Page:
A neutron star merger is a type of stellar collision.
When two neutron stars orbit each other closely, they gradually spiral inward due to gravitational radiation. When the two neutron stars meet, their merger leads to the formation of either a more massive neutron star, or a black hole (depending on whether the mass of the remnant exceeds the Tolman–Oppenheimer–Volkoff limit). The merger can also create a magnetic field that is trillions of times stronger than that of Earth in a matter of one or two milliseconds. These events are believed to create short gamma-ray bursts.
The mergers are also believed to produce kilonovae, which are transient sources of fairly isotropic longer wave electromagnetic radiation due to the radioactive decay of heavy r-process nuclei that are produced and ejected during the merger process.
On 17 August 2017, the LIGO/Virgo collaboration detected a pulse of gravitational waves, named GW170817, associated with the merger of two neutron stars in NGC 4993, an elliptical galaxy in the constellation Hydra. GW170817 also seemed related to a short (≈2 second long) gamma-ray burst, GRB 170817A, first detected 1.7 seconds after the GW merger signal, and a visible light observational event first observed 11 hours afterwards, SSS17a.
The association of GW170817 with GRB 170817A in both space and time is strong evidence that neutron star mergers do create short gamma-ray bursts. The subsequent detection of event Swope Supernova Survey 2017a (SSS17a) in the area in which GW170817 and GRB 170817A were known to have occurred and its having the expected characteristics for a kilonova is strong evidence that neutron star mergers do produce kilonovae.[a]
In October 2018, astronomers reported that GRB 150101B, a gamma-ray burst event detected in 2015, may be directly related to the historic GW170817, a gravitational wave event detected in 2017, and associated with the merger of two neutron stars. The similarities between the two events, in terms of gamma ray, optical and x-ray emissions, as well as to the nature of the associated host galaxies, are "striking", suggesting the two separate events may both be the result of the merger of neutron stars, and both may be a kilonova, which may be more common in the universe than previously understood, according to the researchers.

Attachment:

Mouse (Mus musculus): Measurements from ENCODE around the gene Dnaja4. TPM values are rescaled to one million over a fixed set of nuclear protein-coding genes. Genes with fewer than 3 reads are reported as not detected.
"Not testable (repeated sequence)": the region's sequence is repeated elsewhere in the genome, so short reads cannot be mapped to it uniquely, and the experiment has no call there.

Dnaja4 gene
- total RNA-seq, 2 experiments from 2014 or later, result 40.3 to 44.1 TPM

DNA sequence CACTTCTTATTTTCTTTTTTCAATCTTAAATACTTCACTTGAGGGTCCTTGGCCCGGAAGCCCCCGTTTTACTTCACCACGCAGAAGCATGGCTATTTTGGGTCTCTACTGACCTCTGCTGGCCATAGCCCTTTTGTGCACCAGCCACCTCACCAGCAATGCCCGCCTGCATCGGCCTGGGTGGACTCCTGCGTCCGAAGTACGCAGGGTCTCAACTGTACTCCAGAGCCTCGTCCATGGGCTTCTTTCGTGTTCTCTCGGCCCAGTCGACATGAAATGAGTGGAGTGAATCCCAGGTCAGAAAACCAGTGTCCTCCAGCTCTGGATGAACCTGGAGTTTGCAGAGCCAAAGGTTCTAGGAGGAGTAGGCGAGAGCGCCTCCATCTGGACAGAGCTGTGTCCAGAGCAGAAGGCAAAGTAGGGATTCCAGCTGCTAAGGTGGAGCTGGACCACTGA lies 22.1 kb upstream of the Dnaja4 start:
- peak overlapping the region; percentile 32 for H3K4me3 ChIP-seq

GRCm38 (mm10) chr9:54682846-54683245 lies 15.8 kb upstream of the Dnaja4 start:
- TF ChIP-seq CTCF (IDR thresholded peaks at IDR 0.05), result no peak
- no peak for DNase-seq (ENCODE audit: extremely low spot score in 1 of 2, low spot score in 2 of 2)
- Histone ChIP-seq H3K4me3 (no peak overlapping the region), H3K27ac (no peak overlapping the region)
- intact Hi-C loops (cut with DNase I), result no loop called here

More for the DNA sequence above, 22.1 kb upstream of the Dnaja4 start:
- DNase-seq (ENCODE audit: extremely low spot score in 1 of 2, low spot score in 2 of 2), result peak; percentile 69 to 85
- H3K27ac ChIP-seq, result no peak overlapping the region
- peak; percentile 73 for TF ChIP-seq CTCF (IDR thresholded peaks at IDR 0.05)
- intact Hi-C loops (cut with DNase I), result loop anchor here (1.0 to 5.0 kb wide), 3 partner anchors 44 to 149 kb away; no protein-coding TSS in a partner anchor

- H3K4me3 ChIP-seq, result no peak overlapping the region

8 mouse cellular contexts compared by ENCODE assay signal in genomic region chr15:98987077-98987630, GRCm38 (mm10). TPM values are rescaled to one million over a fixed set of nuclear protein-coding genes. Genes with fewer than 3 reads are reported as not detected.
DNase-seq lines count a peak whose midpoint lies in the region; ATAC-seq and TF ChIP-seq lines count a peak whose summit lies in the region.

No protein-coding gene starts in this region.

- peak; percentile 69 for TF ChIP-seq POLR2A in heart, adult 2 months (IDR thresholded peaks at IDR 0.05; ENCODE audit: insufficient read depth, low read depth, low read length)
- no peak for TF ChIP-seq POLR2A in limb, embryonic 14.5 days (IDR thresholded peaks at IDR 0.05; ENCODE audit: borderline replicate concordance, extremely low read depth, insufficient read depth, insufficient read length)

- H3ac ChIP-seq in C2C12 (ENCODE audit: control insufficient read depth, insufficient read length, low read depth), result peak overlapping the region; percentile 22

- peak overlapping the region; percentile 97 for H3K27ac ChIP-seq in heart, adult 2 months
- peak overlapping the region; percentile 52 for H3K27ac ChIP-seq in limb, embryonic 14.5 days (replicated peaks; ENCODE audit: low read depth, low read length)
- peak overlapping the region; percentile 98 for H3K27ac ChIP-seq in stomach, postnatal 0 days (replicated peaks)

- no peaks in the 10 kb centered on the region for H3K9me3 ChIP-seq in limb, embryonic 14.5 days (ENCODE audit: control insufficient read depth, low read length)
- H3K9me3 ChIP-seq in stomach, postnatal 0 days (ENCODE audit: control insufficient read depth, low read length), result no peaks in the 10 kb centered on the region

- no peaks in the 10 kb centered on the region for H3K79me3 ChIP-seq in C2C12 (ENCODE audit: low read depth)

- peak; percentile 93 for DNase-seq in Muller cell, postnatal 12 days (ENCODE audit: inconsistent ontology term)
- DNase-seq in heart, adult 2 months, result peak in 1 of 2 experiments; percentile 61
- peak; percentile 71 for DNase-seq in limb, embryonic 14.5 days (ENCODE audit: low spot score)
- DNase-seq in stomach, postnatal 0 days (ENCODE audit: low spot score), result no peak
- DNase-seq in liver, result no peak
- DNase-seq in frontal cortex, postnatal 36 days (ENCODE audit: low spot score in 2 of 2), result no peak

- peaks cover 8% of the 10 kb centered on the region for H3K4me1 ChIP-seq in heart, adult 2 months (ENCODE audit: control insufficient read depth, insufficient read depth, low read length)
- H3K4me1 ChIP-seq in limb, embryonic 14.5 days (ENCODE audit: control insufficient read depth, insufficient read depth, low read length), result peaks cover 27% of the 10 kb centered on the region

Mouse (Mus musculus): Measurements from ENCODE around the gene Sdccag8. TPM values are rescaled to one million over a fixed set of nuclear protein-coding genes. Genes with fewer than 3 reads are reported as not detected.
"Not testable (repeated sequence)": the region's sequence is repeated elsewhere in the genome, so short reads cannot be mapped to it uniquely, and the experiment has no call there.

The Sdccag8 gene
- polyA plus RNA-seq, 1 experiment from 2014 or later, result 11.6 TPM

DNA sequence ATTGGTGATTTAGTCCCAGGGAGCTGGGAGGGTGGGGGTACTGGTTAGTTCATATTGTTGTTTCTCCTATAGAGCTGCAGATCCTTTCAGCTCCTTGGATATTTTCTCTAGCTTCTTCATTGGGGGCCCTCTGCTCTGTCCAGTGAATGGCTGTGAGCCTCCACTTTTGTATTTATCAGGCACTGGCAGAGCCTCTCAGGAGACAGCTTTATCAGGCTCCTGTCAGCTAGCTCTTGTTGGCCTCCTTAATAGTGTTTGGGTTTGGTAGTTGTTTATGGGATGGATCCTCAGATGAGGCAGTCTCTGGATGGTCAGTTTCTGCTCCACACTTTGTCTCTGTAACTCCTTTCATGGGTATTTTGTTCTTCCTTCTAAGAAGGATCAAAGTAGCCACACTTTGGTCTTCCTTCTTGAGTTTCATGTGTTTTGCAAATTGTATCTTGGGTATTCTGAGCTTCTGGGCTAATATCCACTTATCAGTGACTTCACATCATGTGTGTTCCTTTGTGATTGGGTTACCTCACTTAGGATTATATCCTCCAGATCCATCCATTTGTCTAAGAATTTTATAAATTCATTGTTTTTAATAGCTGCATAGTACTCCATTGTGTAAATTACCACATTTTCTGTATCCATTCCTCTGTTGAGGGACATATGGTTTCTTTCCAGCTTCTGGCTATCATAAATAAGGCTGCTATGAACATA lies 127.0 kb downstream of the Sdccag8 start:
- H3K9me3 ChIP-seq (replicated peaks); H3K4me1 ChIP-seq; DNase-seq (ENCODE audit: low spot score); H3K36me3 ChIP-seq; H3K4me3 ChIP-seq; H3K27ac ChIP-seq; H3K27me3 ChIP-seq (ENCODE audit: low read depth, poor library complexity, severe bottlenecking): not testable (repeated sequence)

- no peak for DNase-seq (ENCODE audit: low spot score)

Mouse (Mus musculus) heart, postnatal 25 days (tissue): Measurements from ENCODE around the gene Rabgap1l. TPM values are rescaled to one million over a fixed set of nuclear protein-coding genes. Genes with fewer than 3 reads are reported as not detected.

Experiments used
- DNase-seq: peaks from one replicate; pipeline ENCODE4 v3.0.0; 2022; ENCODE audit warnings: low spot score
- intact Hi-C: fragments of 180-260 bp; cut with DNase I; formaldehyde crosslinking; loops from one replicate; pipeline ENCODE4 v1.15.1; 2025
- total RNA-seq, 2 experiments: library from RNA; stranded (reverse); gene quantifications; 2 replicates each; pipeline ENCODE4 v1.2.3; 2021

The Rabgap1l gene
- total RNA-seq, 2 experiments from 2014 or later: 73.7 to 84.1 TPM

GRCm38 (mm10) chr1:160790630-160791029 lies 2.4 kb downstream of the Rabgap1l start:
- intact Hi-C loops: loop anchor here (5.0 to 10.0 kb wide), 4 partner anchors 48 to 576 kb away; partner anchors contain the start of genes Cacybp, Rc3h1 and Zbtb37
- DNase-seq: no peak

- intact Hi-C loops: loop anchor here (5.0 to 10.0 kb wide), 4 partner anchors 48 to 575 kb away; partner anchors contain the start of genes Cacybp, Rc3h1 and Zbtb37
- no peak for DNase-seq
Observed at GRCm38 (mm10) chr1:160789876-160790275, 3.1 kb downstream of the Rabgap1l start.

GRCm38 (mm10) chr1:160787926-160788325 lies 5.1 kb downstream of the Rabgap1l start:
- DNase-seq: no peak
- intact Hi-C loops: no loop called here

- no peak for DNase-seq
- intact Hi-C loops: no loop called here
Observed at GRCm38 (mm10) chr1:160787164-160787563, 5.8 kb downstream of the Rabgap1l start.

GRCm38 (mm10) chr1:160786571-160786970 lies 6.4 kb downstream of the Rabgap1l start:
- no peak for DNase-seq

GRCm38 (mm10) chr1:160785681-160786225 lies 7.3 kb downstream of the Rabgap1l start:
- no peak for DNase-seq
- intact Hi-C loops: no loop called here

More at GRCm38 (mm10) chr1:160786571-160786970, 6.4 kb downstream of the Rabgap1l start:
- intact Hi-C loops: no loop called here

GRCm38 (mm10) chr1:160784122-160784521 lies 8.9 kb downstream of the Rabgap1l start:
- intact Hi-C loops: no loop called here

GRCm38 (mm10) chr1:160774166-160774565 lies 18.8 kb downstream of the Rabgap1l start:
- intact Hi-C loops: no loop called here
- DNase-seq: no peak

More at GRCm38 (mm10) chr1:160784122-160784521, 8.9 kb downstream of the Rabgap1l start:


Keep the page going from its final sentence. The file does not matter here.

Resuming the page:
Also in October 2018, scientists presented a new way to use information from gravitational wave events (especially those involving the merger of neutron stars, like GW170817) to determining the Hubble constant, which is essential in establishing the rate of expansion of the universe. The two earlier methods for finding the Hubble constant, one based on redshifts and another based on the cosmic distance ladder, yield different values,[b] which might be reconciled by another standard candle.[a]
In April 2019 the LIGO and Virgo gravitational wave observatories announced the detection of candidate event that is, with a probability 99.94%, the merger of two neutron stars. Despite extensive follow-up observations, no electromagnetic counterpart could be identified.  
In 2019, analysis of data from the Chandra X-ray Observatory revealed another binary neutron star merger at a distance of 6.6 billion light years, an x-ray signal called XT2. The merger produced a magnetar; its emissions could be detected for several hours.
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The optical and near-infrared spectra over these few days provided convincing arguments that this transient was unlike any other discovered in extensive optical wide-field surveys over the past decade.
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